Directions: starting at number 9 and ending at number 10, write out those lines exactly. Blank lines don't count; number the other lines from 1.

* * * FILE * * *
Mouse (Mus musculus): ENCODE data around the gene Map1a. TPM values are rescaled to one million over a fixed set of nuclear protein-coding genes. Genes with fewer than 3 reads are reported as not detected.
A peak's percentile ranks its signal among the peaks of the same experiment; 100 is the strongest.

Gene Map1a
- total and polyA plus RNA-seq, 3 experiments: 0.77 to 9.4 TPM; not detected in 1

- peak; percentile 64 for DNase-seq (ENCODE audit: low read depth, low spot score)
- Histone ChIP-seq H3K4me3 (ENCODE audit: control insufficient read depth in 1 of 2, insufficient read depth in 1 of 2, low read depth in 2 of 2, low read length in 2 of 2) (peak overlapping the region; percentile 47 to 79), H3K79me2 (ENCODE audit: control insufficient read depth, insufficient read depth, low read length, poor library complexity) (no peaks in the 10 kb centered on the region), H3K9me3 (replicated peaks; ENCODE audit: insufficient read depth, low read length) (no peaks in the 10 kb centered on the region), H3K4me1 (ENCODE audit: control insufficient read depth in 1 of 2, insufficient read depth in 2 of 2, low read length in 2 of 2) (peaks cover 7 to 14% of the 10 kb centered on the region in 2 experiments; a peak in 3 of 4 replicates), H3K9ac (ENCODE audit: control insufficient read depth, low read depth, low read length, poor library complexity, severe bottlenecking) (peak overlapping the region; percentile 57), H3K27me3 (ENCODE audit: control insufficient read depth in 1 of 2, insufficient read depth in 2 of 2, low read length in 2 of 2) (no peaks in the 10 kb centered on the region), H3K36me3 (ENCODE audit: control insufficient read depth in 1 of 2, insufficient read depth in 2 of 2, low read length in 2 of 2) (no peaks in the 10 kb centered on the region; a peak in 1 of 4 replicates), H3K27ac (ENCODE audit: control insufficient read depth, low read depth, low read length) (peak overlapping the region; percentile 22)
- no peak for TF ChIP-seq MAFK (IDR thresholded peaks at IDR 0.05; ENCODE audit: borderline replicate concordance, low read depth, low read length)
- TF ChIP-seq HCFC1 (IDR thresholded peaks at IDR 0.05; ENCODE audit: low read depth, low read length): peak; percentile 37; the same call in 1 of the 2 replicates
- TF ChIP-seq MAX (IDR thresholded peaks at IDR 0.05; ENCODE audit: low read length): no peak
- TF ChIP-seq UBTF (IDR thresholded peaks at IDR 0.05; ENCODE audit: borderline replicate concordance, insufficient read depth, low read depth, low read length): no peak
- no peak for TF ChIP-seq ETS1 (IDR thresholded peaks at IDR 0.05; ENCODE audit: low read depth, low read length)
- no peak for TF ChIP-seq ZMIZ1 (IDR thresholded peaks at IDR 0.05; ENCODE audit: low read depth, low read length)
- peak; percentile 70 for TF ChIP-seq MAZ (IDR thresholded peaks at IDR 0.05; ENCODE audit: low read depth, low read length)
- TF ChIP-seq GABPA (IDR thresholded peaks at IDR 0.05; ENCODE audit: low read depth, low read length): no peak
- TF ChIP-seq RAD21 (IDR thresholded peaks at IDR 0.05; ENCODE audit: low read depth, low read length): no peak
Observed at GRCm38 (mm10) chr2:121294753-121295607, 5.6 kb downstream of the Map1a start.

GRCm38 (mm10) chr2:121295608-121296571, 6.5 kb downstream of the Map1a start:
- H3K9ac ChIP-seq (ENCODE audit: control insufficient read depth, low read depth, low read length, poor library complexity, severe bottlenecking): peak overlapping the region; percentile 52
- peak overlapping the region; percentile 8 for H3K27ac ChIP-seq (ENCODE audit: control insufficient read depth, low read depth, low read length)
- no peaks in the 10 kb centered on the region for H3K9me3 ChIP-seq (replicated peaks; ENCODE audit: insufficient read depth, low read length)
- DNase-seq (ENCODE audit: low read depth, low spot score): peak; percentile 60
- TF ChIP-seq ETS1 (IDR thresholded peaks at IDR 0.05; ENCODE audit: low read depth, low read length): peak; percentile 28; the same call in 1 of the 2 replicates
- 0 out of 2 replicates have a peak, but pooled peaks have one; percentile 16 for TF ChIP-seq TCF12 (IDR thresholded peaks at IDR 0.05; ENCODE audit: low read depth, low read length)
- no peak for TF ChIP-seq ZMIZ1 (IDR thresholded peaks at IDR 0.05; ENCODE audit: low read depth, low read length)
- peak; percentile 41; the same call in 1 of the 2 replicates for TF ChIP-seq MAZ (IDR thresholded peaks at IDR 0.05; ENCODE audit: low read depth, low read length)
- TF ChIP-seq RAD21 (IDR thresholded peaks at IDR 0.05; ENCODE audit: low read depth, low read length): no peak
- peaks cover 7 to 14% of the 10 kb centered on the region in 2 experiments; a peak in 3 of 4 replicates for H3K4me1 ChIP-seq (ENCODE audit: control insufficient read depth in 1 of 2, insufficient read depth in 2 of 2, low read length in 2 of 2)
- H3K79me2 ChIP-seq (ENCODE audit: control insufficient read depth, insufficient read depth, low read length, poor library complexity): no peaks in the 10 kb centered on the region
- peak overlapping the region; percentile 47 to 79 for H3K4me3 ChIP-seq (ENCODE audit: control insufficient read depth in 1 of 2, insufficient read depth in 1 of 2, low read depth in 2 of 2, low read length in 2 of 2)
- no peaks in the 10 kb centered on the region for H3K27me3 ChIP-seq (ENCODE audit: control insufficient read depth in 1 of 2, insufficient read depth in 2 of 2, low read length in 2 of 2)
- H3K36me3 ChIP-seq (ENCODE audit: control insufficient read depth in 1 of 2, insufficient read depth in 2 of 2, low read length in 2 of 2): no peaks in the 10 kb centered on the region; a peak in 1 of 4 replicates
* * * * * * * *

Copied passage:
- TF ChIP-seq MAX (IDR thresholded peaks at IDR 0.05; ENCODE audit: low read length): no peak
- TF ChIP-seq UBTF (IDR thresholded peaks at IDR 0.05; ENCODE audit: borderline replicate concordance, insufficient read depth, low read depth, low read length): no peak